I have always been a big reader. As a kid I would read anything I could get my hands on; I remember skimming “Hamlet,” not understanding anything, just because I was so addicted to words. Now, while a bit pickier about my novels, I am still a major bookworm. So, now I take advantage of summer break to read as much as I can before going back to school. After all the reading I did this summer, I discovered a few favorites.
“While the Locust Slept” - Peter Razor
This heartbreaking memoir is based on the childhood of Native American author, Peter Razor, who grew up in 1930s Minnesota. He writes about the abuse he faced in the foster care system, as a farm hand, and in the infamous “boarding schools” in the US. “While the Locust Slept” was a fast read which covered many of the issues I learned about in ETHN 2703/ REL 2700.
“Little Fires Everywhere” - Celeste Ng
My mom practically threw this book at me, knowing I would love it, and it turned out to be one of the best books I read this summer. Filled with secrets, young love, and friendship, “Little Fires Everywhere” is a story which left me angry, heartbroken, asking questions, and ultimately addicted. For readers who want to power through a story in one sitting, this is the book you need to check out.
“How I Live Now” - Meg Rosoff
“How I Live Now” is not at all what I expected when I found it hidden among novels on my bookshelf. About a teenager running from war and told in the voice of 15-year-old Daisy, this story is raw, youthful, and relatable. Although masked behind the informal word choice, “How I Live Now” covers the uncomfortable themes of violence, sexuality, and family; this book left me in tears.
“The Ballad of Songbirds and Snakes” - Suzanne Collins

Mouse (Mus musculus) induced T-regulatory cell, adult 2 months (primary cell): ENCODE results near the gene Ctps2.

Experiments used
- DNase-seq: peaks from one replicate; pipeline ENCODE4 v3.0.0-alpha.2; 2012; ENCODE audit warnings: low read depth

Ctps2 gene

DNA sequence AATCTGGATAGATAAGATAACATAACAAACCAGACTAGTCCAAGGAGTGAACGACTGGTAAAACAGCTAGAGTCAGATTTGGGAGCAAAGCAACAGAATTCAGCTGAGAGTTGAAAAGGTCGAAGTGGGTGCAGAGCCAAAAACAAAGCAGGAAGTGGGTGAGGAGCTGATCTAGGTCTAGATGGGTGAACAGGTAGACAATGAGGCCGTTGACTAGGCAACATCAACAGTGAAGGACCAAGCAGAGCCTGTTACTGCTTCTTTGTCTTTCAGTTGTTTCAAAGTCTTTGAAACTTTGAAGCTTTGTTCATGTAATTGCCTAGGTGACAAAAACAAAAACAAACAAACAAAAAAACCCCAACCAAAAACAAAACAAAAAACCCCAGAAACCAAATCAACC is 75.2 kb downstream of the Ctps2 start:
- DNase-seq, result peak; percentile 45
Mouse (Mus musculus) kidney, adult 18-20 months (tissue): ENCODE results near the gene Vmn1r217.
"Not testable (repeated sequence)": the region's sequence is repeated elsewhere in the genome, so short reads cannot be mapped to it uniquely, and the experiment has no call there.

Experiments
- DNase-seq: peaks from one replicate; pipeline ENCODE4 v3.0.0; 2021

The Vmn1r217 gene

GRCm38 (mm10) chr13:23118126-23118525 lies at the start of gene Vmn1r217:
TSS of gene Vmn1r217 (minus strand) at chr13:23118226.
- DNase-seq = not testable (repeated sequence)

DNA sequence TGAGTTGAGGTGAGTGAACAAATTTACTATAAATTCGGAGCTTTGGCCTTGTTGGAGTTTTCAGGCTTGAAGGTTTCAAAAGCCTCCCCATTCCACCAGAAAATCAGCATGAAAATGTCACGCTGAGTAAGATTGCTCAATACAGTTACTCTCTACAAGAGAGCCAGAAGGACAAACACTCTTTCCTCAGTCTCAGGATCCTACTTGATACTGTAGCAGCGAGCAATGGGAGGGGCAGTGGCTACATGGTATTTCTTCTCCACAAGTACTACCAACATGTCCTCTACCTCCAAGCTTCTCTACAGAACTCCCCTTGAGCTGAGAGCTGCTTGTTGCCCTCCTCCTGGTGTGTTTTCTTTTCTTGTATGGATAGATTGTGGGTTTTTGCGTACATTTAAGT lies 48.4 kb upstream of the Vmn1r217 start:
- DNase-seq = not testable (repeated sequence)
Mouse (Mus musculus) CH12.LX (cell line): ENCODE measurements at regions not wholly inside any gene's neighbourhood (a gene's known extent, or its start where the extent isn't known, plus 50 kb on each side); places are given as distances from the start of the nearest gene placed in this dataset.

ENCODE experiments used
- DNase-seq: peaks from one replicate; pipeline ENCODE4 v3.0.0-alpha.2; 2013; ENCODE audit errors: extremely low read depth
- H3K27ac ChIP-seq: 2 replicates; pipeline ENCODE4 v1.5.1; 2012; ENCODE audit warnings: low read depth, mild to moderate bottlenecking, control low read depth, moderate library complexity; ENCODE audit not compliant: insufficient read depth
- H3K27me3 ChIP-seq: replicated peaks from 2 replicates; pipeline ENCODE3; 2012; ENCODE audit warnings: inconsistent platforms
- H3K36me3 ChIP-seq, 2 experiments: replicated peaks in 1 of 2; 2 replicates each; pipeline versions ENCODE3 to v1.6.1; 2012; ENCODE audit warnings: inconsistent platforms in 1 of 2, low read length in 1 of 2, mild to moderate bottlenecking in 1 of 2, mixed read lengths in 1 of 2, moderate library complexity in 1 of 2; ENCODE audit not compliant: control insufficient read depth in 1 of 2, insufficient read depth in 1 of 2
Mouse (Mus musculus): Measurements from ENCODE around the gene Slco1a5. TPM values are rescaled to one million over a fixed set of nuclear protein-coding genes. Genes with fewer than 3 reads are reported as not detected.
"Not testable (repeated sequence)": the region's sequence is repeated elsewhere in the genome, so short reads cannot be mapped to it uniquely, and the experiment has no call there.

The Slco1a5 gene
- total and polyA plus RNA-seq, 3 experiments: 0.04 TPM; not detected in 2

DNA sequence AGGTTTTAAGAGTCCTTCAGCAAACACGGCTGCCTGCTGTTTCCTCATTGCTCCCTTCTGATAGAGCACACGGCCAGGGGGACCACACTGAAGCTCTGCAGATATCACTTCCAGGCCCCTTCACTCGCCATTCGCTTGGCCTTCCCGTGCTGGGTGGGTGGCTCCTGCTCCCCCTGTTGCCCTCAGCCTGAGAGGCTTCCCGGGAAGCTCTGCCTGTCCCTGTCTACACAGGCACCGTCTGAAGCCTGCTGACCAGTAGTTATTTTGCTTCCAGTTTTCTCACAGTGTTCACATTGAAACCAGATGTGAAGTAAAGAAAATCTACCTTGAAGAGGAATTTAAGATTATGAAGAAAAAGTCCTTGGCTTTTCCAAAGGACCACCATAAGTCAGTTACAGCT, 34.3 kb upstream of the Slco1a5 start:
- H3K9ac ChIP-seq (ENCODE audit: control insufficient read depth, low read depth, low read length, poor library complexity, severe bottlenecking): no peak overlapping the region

For all “Hunger Games” fans, “The Ballad of Songbirds and Snakes” is a must read, especially with the upcoming release of the movie. This novel is set during the 10th annual Hunger Games and tells the story of young President Snow. Filled with notorious Suzanne Collins themes of rebellion, violence, and young love, this book was almost impossible to put down.
“The Chosen and the Beautiful” - Nghi Vo
Through the eyes of Vietnamese Jordan Baker, “The Chosen and the Beautiful” is a wonderful retelling of “The Great Gatsby” filled with passionate love affairs, never-ending parties, and undertones of traditional Vietnamese paper-cutting and magic. If this Asian retelling doesn’t interest you, then I also recommend “Beautiful Little Fools” by Jillian Cantor for a female perspective of “The Great Gatsby.”
“The Good Earth” - Pearl S. Buck
“The Good Earth” was a joy to read because of the interesting characters. This story is about the life of a Chinese farmer during the early 1900s and his rise from poverty to wealth. By choosing a book outside of my normal reading material, I was exposed to many factors of ancient Chinese culture.
Although only a small selection of the various novels I curled up and read this summer, all in extremely different genres, the above books have one thing in common: they were amazing. From dystopian societies to stories of abuse to teenage love, one of these books is bound to interest you. To see what else I have read, and for more book recommendations, follow me on The StoryGraph @lanayao19.